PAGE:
Step 2:Pose the Key Question
Write students' hunches (hypotheses) on the chalkboard for later reference.
Step 3:Ask Students to Identify the Persons and Objects
Students should make observations and label those things that they see.
Primary Source Strategies: Visuals Inc
Step 4:Ask Students to Describe What They See in the Photograph
Students are asked to describe what they observe, comparing and contrasting.
Step 5: Ask Students Questions That Will Lead Them to Draw Inferences
Students should use their observations as clues to go beyond the data and to put what they see together and make educated guesses.
Step 6:Ask Students If They Need to Change, Abandon, or Confirm Their Original Statements
Students use their observations to make educated guesses (inferences), which support or change earlier hunches.
Step 7:Use the Textbook and Other Study materials to Confirm the Hunches of Phase 6
Students gather more information to support or modify their conclusions.
Step 8:Thinking Review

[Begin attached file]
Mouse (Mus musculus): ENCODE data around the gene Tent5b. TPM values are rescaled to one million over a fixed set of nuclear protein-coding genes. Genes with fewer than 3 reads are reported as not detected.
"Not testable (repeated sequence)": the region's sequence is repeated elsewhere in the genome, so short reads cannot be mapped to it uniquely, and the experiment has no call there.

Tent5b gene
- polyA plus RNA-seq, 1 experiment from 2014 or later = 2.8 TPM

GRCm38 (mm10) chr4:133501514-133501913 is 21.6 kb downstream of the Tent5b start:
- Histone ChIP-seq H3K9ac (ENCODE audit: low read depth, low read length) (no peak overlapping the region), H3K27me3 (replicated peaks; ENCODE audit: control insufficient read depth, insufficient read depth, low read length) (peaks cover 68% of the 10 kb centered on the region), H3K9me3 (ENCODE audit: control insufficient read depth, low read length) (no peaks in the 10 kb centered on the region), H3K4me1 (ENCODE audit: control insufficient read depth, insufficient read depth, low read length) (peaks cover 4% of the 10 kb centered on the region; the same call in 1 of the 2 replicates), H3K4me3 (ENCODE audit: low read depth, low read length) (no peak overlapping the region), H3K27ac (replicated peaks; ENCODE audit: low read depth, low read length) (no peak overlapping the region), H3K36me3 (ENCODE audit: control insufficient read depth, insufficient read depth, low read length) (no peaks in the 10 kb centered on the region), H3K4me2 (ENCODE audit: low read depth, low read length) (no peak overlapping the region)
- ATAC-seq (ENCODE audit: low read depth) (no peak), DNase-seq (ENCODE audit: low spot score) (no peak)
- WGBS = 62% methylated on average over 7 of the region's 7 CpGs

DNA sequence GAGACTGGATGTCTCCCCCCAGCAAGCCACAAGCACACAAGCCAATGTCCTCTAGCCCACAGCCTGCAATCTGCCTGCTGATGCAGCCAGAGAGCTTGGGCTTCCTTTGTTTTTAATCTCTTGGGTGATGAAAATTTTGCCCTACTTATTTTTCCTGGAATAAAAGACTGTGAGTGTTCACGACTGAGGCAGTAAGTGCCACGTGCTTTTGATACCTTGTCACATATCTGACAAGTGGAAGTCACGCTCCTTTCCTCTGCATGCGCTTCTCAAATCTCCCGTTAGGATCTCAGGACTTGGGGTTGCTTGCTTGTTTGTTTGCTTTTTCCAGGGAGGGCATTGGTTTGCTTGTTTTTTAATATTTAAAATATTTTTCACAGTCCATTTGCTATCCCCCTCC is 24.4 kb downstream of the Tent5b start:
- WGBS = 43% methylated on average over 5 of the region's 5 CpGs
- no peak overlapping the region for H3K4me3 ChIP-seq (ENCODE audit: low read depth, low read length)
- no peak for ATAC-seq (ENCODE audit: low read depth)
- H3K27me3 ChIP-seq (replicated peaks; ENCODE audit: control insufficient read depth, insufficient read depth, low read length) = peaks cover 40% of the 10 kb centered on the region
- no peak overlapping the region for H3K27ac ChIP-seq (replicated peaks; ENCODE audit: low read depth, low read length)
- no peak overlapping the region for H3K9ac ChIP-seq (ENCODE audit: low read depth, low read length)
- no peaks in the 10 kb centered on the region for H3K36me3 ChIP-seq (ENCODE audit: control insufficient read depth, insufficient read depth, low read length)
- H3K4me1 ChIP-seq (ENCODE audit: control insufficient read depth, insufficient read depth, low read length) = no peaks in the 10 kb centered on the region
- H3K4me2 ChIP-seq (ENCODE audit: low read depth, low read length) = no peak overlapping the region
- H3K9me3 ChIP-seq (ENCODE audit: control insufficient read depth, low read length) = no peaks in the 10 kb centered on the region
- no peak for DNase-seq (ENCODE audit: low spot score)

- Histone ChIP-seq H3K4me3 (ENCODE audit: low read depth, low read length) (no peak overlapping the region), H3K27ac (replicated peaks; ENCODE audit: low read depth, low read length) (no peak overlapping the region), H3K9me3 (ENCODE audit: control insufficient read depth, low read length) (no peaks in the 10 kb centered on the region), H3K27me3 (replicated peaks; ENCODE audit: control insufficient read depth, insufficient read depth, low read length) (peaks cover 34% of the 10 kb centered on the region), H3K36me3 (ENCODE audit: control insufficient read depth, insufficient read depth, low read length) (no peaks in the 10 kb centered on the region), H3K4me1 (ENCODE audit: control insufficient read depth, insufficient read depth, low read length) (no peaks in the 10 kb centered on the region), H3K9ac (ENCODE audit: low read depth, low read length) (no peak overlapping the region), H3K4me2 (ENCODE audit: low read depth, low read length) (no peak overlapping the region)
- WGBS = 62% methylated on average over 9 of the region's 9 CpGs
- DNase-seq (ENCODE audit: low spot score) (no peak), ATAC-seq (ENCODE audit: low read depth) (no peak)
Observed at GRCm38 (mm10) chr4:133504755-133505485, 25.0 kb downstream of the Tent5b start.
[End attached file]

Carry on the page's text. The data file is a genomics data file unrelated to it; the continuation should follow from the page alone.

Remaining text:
The teacher leads students in a review of the process, and they focus upon questions and thinking skills.
Step one involves orienting students to the context in which the photograph was taken and its use at the specific period of time that they are studying in the state or local history course.
At step two, the teacher poses key questions. Who are these people and what are they doing? Where do you think this photograph was taken? What does this photograph tell you about life at this time? Students respond with their hunches (or hypotheses), which the teacher writes on the chalkboard.
In step three, the teacher asks students to identify or label each person, group, or object in the photograph.
During step four, the students describe the relationships between people and objects, comparing and contrasting what they see. The teacher prods with questions such as: How are these folks dressed? How is their dress different from ours? What tools do you see? Do we use these tools today?